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A “Gold Star Dad” Remembers His Hero Son

“It’s Memorial Day in America / This is how it’s supposed to be /
Let’s remember our fallen heroes / In the land of the free.”

– James McMurtry, “Memorial Day”

by Bill Nevins of Black Lake, NM, Poet and Contributing Writer

On Memorial Day we honor all our fallen heroes. I would like to share the memory of one particular hero who, though deceased, lives always in my heart and mind and in those of all who knew him: Liam Jules Henry Nevins, my dear son.

SFC Liam J Nevins is honored with a brick that I had the honor to have placed at The Vietnam Veterans Memorial at Angel Fire. I applaud the kind generosity of the Memorial in welcoming heroes who fought in wars other than Vietnam, while I also honor the bravery and sacrifice of our Vietnam War veterans. My son, born September 11, 1981, joined the US Army in 1999, became a paratrooper and soon earned his Ranger patch. He served on multiple deployments with the 82nd Airborne in Afghanistan and Iraq as a combat sniper and squad leader and, later, as a communications specialist. After a period in civilian life and college, he later joined the Colorado National Guard and Army Special Forces (“Green Berets”), having completed the SF training course and language school where he mastered Arabic.

Liam was born in Vermont, grew up in New Hampshire and lived in Pennsylvania where he graduated, high school. He was a happy kid who loved playing baseball, riding his BMX bicycle, snow-boarding practicing his spray-can wall- artwork, and reading history books, often on Irish and military history. He also loved his mom and his two older sisters and he was popular with his class mates. When my first wife and I divorced and I moved to New Mexico, Liam and I stayed close even when we lived many miles apart. We had a good rapport and he shared my some-times ironic sense of humor. He kept in shape, ate healthy food and often advised me on diet and exercise despite my unathletic tendencies.

He knew all about my long- time history of educational peace-advocacy work--including my small contribution to the successful Irish Peace Process-- and that was fine by him.

Liam often visited with me in New Mexico, a land he loved, and as an adult he bought a house in Denver Colorado and completed his college degree there. He loved to ride his high- powered motorcycle and to explore the Rockies with his buddies. He was proud of his pickup truck and his back- country survival skills, and he loved hip-hop and the fierce, righteous music of the band “Rise Against”. For a time, Liam was head of security for the Denver Broncos, who honored him and his beloved mother during an in- game ceremony not long after his death. His two sisters—a championship skier and landscape architect and an organizational IT executive and devoted mom—both admired and cherished him and he returned their respect and love. He also fell in love with a strong, beautiful young Colorado woman of Vietnamese descent who learned to sky-dive in his honor after he died and wrote eloquently of their unfortunately- brief but loving time together in a published memoir.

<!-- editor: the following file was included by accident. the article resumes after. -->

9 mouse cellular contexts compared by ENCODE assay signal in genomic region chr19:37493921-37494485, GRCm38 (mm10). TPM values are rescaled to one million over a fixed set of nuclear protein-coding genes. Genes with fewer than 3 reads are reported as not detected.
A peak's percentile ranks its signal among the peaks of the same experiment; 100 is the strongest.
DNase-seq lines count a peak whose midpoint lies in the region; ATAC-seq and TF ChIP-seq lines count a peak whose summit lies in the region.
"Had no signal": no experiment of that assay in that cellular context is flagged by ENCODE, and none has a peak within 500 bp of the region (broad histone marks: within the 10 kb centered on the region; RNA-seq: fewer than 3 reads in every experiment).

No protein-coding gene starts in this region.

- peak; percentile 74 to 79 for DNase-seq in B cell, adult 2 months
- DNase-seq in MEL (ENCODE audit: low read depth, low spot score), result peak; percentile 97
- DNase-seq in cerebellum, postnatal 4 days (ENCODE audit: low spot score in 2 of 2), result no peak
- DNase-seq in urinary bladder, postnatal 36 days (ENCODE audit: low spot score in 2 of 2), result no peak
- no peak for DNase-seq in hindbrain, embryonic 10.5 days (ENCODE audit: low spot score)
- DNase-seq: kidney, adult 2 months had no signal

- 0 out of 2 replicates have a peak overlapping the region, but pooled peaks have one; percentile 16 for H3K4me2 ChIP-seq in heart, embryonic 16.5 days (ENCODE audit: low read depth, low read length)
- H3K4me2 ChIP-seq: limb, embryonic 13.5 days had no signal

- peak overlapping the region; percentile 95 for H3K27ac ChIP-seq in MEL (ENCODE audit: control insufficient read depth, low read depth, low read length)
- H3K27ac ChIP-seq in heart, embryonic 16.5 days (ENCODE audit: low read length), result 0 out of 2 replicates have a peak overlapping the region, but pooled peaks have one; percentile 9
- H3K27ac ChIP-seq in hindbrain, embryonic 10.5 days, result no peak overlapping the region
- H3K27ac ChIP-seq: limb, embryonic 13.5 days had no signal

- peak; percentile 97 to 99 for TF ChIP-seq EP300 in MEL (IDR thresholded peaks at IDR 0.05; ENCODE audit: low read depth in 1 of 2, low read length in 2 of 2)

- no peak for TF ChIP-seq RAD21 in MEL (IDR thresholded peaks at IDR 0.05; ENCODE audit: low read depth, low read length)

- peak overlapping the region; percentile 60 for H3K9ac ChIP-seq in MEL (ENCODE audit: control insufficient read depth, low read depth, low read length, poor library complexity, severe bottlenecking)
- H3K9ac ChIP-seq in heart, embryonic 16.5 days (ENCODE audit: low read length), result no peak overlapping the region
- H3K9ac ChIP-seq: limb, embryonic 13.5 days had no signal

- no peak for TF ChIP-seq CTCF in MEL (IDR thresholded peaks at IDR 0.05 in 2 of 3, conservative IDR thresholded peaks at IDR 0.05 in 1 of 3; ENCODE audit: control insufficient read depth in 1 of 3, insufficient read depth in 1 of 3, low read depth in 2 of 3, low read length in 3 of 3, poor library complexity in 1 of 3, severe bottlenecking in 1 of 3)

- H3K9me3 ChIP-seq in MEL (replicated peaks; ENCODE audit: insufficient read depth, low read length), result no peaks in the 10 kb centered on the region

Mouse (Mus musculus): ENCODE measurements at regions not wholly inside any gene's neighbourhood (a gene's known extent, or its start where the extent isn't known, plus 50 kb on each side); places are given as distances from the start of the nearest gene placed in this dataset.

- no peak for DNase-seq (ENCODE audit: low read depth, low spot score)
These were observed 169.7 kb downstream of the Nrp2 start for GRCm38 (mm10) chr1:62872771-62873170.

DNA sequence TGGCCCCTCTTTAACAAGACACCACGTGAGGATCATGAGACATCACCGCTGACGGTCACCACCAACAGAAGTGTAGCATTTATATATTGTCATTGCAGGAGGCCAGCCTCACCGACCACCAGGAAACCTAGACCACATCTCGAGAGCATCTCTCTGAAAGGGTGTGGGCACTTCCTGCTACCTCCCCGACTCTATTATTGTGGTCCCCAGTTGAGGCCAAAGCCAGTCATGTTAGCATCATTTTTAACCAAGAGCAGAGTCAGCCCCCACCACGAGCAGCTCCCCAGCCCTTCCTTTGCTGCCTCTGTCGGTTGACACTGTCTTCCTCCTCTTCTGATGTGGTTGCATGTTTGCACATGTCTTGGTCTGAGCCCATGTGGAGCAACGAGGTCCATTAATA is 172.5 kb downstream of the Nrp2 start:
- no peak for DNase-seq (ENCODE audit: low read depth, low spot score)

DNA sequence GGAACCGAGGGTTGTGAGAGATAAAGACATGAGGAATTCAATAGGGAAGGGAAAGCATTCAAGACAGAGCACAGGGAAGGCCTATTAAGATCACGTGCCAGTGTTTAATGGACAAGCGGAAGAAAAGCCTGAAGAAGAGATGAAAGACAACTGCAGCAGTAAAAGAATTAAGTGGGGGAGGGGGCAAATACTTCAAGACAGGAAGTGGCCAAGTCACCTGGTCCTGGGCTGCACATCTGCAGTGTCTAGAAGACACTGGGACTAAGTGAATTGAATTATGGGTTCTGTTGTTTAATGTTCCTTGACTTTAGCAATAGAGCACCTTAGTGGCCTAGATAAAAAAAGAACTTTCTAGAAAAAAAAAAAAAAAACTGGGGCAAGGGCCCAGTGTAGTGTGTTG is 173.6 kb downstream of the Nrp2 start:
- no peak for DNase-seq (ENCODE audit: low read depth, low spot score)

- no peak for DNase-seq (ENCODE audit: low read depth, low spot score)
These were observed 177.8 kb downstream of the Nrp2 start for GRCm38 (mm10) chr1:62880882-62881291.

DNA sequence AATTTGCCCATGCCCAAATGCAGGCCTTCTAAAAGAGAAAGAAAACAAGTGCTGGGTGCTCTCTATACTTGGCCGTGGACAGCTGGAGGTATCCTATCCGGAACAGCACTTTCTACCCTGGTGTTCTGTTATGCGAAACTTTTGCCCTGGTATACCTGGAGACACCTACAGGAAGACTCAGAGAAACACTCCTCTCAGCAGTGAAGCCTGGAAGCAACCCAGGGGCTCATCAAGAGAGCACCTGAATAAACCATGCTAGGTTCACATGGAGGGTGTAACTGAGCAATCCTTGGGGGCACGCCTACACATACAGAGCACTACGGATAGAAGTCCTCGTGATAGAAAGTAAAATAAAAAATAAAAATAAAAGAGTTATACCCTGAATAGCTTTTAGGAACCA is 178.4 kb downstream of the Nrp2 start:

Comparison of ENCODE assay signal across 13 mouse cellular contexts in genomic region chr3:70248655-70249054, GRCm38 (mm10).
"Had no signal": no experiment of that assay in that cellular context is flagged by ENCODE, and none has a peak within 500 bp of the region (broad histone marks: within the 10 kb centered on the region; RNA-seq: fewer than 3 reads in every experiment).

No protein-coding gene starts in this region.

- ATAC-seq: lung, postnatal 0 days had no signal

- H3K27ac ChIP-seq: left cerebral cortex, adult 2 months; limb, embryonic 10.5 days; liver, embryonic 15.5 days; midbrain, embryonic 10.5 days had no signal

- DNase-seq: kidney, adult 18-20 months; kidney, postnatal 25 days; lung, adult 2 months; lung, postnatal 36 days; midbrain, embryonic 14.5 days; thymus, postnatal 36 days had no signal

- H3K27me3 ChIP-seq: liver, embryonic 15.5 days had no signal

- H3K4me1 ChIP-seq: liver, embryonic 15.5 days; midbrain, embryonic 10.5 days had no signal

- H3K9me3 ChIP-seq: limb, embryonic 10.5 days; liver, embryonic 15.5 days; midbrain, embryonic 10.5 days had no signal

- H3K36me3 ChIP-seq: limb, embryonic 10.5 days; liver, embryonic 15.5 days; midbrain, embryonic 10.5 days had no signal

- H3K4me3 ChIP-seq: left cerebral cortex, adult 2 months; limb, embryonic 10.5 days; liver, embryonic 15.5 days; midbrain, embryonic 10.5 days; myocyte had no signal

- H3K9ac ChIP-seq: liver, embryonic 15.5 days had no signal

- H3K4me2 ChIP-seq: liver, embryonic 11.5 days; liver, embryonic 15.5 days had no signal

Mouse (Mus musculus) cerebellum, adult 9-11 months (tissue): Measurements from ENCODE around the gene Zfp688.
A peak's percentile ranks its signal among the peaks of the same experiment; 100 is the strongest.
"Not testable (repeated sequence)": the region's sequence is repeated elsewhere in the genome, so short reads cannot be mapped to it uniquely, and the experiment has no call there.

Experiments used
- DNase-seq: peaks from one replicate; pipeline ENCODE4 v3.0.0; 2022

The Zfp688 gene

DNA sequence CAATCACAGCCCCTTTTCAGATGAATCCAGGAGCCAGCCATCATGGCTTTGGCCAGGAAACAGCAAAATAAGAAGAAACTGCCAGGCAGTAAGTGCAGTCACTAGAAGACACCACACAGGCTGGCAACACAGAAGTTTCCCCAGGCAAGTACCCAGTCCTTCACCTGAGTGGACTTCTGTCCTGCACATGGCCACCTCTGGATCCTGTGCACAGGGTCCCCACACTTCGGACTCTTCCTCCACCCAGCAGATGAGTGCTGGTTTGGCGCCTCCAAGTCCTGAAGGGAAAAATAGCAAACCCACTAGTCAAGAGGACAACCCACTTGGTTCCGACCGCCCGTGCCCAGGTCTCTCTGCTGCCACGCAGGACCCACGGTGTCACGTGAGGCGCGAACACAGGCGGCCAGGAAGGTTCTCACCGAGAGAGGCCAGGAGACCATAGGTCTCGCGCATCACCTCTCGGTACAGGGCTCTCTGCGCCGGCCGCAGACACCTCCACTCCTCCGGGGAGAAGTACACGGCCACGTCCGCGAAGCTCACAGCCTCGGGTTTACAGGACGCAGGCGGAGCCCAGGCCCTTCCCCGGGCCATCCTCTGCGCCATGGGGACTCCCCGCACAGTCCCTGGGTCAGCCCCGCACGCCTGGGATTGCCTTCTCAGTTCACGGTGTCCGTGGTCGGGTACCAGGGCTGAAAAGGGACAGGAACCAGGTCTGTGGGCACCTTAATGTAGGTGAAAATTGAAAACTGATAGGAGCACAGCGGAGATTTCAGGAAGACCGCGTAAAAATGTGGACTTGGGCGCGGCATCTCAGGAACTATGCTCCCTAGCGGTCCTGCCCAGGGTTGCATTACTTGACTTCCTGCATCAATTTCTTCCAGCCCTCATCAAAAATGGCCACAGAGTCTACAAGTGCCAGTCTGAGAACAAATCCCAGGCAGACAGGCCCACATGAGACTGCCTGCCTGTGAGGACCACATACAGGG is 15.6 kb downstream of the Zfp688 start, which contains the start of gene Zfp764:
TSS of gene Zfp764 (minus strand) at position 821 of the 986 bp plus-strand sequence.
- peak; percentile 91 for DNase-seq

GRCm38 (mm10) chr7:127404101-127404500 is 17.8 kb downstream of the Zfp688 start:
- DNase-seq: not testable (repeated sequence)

Of course, I wish Liam were in this world with us still. I miss his smiles, his hugs and his good-humored Irish “slagging” of his bookish “old man”. I once mailed him a bottle of top shelf Redbreast Whiskey (his favorite) to his forward operating base in the mountains of Afghanistan. When it arrived, he phoned me to say, laughing, “WTF, Dad, you DO realize we are in a combat zone in an Islamic country, don’t you?” He then shyly admitted that the bottle was already empty and his comrades had smiles on their faces. He was a generous guy. He often spoke of how he wanted to help the people of Afghanistan to gain education and a more secure life. He did what he could to advance that worthy hope.

Liam died suddenly on September 21st, 2013 when Taliban-allied Haqqani Network Tajik gunmen wearing Afghan Army uniforms opened fire during an arms- training exercise on his Forward Operating Base in Paktia Province, near the Pakistan Border. Two of his “Green Beret” comrades also died in this attack, and another was seriously wounded. Liam was on the base recovering from a severe shoulder rifle-wound suffered when his combat team was ambushed a month earlier. He could have been medically evacuated from Afghanistan but he refused to go until his team was scheduled to leave a few weeks later. Liam was a very loyal man. He had volunteered to help in the weapons-training during which he was struck down.

His military funeral in Denver was extraordinary, as requested by his mom who felt that all fallen heroes should be so honored. There was martial music, combat jet fly-overs, ceremonial cannon -fire, heart-felt speeches. The Colorado Governor and two Generals shook my hand. There was not a dry eye among the hundreds in attendance when we received our folded flags. Some Irish whiskey was consumed.

Liam’s formal grave is in Ft Logan National Cemetery. We built a stone cairn in his honor at the forest edge on our Black Lake land. I visit him there often. I sometimes hear him chuckling somewhere nearby: “Hey, old man, how’s it hanging?”

Liam Nevins – Presente!

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